Nancy Klauber-DeMore is understandably delighted when her breast cancer patients do well. She sees patients several days a week as a surgical oncologist at MUSC Hollings Cancer Center in Charleston, South Carolina. When some, however, develop metastatic disease, there is sometimes nothing the team can do to prevent the worst. “It’s devastating,” she says.
These situations drive Klauber-DeMore’s research at Medical University of South Carolina (MUSC) Hollings Cancer Center. “I have to find treatments that are going to change things,” she says. “That’s a strong motivating force.”
As South Carolina’s only National Cancer Institute-designated cancer centre, Hollings brings to bear the state’s largest academic-based cancer research programme against the cancer burden in South Carolina and across the United States.
In breast cancer, specialist researchers are developing innovative treatments, as well as generating insights about the disease’s development, and why stark disparities in outcomes exist between South Carolina’s diverse communities. The fruits of these labours have been exciting, and at times unexpected.
Angiogenesis inhibition in breast cancer, and beyond
Klauber-DeMore’s research interests began in a cancer research fellowship at Harvard Medical School, under the mentorship of Judah Folkman, where she studied angiogenesis – the formation of new blood vessels. When she joined the faculty, bevacizumab (marketed as Avastin) was in clinical studies to determine whether blocking vascular endothelial growth factor (VEGF), a protein that stimulates new blood vessel formation, would help cancer patients. The drug received FDA approval but did not improve overall survival rates in breast cancer. Klauber-DeMore wanted to know why, hypothesizing that breast cancers must be making other angiogenesis factors that continued stimulating tumour growth even when VEGF was blocked.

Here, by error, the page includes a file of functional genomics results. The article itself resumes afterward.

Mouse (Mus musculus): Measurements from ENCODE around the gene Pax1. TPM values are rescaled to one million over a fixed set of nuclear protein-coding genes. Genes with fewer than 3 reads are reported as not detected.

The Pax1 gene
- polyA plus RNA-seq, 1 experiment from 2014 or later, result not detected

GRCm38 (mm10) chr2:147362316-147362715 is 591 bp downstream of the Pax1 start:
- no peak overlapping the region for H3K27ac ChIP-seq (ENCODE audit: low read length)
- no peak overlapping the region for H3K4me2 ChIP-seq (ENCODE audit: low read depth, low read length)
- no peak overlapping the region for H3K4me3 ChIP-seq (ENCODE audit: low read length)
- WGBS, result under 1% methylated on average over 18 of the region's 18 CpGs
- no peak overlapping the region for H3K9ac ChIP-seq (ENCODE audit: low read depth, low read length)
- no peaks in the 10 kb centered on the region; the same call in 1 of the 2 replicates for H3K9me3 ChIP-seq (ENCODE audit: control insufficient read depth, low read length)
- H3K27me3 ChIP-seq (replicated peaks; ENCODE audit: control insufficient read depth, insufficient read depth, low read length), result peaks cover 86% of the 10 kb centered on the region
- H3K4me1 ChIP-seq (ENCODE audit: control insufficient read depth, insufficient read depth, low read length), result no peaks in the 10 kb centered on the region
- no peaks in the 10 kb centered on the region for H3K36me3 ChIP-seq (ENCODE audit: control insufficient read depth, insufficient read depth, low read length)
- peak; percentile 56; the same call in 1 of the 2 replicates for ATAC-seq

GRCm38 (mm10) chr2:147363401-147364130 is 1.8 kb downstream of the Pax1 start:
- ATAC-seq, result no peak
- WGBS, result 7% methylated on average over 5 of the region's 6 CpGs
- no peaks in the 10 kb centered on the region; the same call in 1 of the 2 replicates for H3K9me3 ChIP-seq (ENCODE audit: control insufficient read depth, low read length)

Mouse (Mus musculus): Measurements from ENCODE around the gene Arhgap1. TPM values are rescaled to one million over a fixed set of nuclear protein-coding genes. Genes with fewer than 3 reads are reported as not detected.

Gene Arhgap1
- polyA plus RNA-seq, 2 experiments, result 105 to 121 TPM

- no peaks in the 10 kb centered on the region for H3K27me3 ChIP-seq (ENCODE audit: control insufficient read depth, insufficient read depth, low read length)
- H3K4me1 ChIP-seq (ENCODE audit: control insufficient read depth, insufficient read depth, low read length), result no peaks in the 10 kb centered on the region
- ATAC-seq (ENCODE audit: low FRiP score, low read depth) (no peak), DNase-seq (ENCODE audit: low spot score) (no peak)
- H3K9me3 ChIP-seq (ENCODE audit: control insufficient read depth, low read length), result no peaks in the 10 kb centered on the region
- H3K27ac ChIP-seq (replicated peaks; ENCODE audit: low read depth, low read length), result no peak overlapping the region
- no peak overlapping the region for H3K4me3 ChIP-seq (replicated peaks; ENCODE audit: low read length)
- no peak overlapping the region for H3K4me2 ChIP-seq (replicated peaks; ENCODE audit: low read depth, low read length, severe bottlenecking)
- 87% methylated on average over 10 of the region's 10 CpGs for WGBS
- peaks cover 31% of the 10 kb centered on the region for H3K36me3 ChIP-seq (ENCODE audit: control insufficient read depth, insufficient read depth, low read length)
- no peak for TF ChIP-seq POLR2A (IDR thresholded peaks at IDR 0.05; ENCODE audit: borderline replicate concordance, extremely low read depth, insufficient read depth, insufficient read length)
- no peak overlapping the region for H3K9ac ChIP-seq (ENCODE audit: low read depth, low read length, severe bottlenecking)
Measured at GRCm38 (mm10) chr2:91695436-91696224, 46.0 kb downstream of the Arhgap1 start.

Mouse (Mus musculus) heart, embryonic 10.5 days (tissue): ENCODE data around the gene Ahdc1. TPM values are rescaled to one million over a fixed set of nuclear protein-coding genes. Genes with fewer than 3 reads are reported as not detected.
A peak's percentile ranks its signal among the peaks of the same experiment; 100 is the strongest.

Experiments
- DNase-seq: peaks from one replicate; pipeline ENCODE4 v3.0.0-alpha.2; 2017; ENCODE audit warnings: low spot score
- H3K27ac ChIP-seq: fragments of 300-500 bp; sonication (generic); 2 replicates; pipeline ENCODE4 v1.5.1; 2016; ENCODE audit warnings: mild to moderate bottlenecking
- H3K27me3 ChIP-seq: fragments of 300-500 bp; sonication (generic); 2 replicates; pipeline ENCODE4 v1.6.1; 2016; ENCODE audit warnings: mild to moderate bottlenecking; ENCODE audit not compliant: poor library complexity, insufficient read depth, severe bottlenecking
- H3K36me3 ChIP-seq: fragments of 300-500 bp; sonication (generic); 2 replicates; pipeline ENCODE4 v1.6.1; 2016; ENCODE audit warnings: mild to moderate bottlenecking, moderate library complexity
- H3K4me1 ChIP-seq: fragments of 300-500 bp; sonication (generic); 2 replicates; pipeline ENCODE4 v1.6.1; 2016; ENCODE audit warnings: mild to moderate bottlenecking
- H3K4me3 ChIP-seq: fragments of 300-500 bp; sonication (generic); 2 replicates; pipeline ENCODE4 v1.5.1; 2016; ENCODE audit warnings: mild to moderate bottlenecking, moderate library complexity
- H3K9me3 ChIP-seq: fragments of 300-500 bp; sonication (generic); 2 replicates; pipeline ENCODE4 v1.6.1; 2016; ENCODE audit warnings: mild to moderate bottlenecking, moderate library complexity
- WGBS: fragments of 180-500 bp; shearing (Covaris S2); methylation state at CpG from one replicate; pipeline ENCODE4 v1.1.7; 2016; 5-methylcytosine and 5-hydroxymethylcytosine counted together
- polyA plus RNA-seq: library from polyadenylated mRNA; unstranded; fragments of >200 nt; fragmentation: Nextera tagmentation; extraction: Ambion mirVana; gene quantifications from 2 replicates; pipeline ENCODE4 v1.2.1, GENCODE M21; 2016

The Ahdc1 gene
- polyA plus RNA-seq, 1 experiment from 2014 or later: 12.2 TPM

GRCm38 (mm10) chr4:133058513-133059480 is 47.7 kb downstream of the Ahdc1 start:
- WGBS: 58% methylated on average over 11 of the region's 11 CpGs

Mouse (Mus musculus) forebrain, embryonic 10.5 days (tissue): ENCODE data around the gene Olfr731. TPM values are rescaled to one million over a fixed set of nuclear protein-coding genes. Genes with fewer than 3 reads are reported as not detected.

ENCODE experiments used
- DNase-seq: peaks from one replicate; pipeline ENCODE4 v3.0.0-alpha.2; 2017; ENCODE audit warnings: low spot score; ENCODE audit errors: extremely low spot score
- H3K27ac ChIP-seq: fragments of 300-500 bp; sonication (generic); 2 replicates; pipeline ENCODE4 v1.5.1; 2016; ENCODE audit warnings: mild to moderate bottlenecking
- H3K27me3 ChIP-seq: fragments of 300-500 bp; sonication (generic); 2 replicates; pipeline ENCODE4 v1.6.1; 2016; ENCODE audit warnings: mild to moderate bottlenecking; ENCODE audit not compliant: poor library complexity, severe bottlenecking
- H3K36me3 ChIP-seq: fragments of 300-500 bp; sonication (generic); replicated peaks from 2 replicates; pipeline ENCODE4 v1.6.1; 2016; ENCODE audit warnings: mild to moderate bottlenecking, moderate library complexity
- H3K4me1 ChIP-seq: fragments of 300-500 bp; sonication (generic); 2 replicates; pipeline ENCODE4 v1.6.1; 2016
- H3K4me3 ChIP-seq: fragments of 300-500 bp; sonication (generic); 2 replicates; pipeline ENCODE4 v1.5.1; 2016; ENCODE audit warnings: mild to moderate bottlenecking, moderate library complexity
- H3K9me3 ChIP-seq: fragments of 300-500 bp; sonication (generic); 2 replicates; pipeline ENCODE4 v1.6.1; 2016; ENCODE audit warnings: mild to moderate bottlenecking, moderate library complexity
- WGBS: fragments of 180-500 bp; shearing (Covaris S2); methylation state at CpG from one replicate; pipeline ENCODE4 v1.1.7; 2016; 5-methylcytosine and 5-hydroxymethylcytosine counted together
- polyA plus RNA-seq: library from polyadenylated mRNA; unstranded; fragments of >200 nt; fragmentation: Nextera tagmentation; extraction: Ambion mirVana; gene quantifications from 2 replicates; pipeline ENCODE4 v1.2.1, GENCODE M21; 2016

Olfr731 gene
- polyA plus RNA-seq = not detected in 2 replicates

This was the origin of Klauber-DeMore’s research using human tumour tissues acquired from breast cancer operations on an IRB-approved protocol. She developed a technique to micro-dissect blood vessels and extract RNA to look at differences between gene expression in tumour vessels and normal vessels from patients undergoing breast reduction. The process allowed her to look for genes, not previously described in angiogenesis, that encoded proteins secreted or on the membrane, making tumours more likely to develop. This led to research into a novel angiogenesis factor, secreted-frizzled-related protein 2 (SFRP2), which “was surprising because SFRP2 had never been known to stimulate tumour angiogenesis”, Klauber-DeMore says. She found it also had a direct effect on tumour survival and immunology.
Klauber-DeMore’s lab developed a monoclonal antibody to SFRP2 (IVT-8086), finding it was effective at inhibiting triple negative breast cancer (TNBC) in mice. She co-founded Innova Therapeutics to manufacture the antibody and take it into clinical studies.
While Klauber-DeMore is a breast cancer scientist, her research had another use. Her daughter’s best friend developed paediatric osteosarcoma, ultimately dying after exhausting the available therapies. Klauber-DeMore was heartbroken that for 20 years there had been no new therapies developed for metastatic osteosarcoma, and wondered whether IVT-8086 might change that. Around that time, Jason Yustein’s lab at Baylor College of Medicine published a seminal paper showing the importance of SFRP2 in metastatic osteosarcoma.